Few does not always mean insignificant

Early in the week, I cut a short news clipping out of i, caught by its headline ‘Cervical cancer tests banned on religious grounds’ (differently titled online), sourced from an investigation by GP magazine.

Being of the secular atheist bent, my interest was immediately piqued (even though the title is misleading – ‘tests‘ ?) by reading that ‘some schools’ are not providing human papillomavirus (HPV) vaccination, as is now routinely administered to 12-13 year-old girls. Schools are not legally compelled to comply with this programme. What was most disturbing, however, was the final brief one-sentence paragraph, revealing that most of these particular schools were not informing the unvaccinated children’s GPs – in effect wilfully hindering their access to protection.

Rather than seek out the other ‘ churnalism ‘ pieces, I wanted to read the source story, because, I presumed, it would be longer, more informative and detailed. But I was unable to access the GP story – ‘GPs not told of school HPV opt-outs’ – via its website, because I’m not a GP. However, on a visit to my GP’s surgery on Friday, I managed to blag its copy.

What I was interested in, aside from the absurdity of being able to exercise an opt-out from participation in an important public health measure on ‘religious grounds’, was the names of the schools and Primary Care Trusts concerned, with the intention, if there was one in my locality, of at least bringing this to the attention of my MP.

I learnt that 83 PCTs (of 152 in England) had responded to a Freedom of Information request; of these, fifteen include at least one school refusing its pupils’ inclusion in the HPV vaccination programme. The actual number of schools was unclear: of these fifteen PCTs, thirteen stated they either did not inform the relevant GPs, or were unclear on whether they had done so. Still, however, these PCTs/schools were not named.

So, a couple of days after e-mailing the story’s author for more details to no effect, I conducted a bit more searching. And I landed (again) upon this anti-secularist, church and state amalgamation, which in turn directed me to the Theos take on this issue.

(Both these sites also couple with comment on the Free School-creationism issue, also in the news last week, and which I won’t comment on here and now, but there is a thread over here, and a BHA-provided facility for contacting your MP and Michael Gove, should you feel driven.)

Theos has managed to obtain the data (available here). And both Elizabeth Hunter of Theos and Gillan Scott, whose mouthpiece God and Politics in the UK is, rightly stress that the numbers of schools (expressly denying HPV vaccination on religious grounds) is actually very small, and also rightly decry the sensationalist nature of the newspaper headlines, which can be read as to give the misleading impression that the number of schools denying children the vaccine on religious grounds is significant. Statistically it is not. But that does not mean objection is unwarranted.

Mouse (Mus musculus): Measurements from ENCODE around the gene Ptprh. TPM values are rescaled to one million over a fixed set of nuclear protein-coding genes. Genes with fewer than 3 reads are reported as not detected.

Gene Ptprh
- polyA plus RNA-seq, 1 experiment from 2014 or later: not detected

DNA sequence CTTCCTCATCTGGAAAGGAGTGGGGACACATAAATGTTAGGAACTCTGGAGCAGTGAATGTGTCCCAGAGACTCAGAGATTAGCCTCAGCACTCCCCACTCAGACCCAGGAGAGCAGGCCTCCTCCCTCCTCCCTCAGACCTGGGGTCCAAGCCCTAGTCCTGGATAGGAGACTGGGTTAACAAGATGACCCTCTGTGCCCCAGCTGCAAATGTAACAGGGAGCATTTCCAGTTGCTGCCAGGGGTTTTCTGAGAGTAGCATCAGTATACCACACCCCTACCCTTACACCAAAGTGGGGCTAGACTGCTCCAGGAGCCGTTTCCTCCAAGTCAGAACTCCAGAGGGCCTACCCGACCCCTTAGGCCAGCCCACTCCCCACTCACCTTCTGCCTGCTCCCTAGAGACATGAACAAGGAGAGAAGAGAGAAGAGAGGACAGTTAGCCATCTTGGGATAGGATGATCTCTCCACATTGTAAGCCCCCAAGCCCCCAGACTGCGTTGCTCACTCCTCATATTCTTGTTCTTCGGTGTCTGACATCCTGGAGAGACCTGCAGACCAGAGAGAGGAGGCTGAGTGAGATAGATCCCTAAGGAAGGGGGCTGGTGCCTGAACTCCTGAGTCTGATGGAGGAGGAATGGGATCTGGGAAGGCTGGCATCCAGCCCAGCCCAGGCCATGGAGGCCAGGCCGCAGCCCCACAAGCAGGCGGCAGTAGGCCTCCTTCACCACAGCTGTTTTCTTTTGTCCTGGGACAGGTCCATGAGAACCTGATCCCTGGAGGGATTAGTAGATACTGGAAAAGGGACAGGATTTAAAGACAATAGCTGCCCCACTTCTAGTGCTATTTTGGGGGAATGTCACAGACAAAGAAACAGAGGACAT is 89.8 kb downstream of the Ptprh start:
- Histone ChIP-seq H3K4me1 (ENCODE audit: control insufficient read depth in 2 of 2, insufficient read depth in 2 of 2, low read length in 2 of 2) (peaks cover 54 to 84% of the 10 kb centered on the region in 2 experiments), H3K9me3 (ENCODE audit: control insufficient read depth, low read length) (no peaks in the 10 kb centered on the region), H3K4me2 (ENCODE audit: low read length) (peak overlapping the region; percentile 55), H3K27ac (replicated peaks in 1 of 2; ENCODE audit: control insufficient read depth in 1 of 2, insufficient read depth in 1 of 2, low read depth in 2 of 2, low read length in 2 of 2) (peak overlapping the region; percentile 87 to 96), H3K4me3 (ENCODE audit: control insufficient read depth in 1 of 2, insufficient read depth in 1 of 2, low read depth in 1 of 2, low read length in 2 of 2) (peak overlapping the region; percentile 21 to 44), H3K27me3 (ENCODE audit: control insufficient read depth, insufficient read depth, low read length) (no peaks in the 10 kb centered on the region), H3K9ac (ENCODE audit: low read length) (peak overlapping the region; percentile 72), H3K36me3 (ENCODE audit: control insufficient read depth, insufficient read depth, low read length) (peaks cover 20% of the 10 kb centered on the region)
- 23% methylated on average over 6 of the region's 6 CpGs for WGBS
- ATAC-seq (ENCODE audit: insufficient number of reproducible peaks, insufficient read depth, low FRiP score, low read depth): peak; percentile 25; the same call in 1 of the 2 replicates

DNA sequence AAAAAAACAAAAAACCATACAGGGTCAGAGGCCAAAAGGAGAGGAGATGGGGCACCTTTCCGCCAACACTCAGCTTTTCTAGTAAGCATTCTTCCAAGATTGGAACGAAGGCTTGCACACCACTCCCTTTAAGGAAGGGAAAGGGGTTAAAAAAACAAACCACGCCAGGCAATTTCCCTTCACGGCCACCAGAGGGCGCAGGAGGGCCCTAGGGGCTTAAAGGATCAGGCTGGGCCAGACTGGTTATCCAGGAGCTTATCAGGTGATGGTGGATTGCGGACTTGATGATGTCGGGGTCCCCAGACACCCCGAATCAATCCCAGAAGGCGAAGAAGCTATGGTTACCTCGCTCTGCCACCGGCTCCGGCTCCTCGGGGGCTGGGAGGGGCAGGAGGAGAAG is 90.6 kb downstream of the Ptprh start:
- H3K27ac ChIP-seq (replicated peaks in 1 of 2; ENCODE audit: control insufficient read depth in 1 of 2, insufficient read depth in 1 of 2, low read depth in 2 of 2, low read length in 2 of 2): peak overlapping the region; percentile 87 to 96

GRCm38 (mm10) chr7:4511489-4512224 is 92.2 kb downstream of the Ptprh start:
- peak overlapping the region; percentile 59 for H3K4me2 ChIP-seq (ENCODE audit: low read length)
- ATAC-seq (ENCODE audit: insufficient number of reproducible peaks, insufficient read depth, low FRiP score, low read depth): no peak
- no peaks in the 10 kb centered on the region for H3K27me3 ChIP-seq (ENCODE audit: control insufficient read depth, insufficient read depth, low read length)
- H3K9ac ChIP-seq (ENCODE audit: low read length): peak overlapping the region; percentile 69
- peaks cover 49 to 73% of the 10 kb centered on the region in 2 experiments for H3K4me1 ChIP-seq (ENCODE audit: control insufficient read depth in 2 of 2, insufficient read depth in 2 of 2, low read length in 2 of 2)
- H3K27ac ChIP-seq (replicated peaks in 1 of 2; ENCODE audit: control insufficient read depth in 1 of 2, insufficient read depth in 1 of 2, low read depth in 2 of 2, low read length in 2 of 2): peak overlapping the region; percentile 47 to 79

Theos states:

‘Some writers seem to have extrapolated from the fact that a school that didn’t give the jab was religious to the conclusion that they had refused to give the vaccine for religious reasons. There is little evidence in the Freedom of Information requests to back this up.’

Aside from it not being immediately obvious why a non-HPV-vaccinating religious school would have any reasons not to vaccinate other than religious ones (unless under the influence of some general anti-vaccination wackery), it ought to be noted that the data is incomplete: 69 (45%) of the 152 PCTs did not respond to the Freedom of Information request. Whether this would affect the numbers, we don’t know. But so what?

Unlike God and Politics in the UK, the Theos article avoids (despite conceding that ‘… a small number of schools (are) neglecting to give important medical care to students on religious grounds…’) any actual support of the HPV vaccination programme; although both are seemingly primarily concerned with a defence of establishment religion and faith schools. And both argue that, because the number of concerned schools is small, it’s not worth making a big hullabaloo of. Well, hindering a child’s access to an important national health programme is, I would argue, contrary to their human rights, which are no less, simply because there are few of them affected. And, despite support for the programme – hence a reluctant admission of agreement with the secular argument – Gillan Scott’s God and Politics in the UK incongruously-titled article seemingly ridicules schools’ assumed promotion of, whilst simultaneously endorsing, the abstinence agenda.

Just because the number of culpably irresponsible schools is small, that is not, as Scott rightly argues, an excuse to defensively sweep it under the carpet by bleating on about the media and secular groups giving religion a hard time. Such wilful inaction by schools/PCTs is ethically indefensible. Unqualifiedly.


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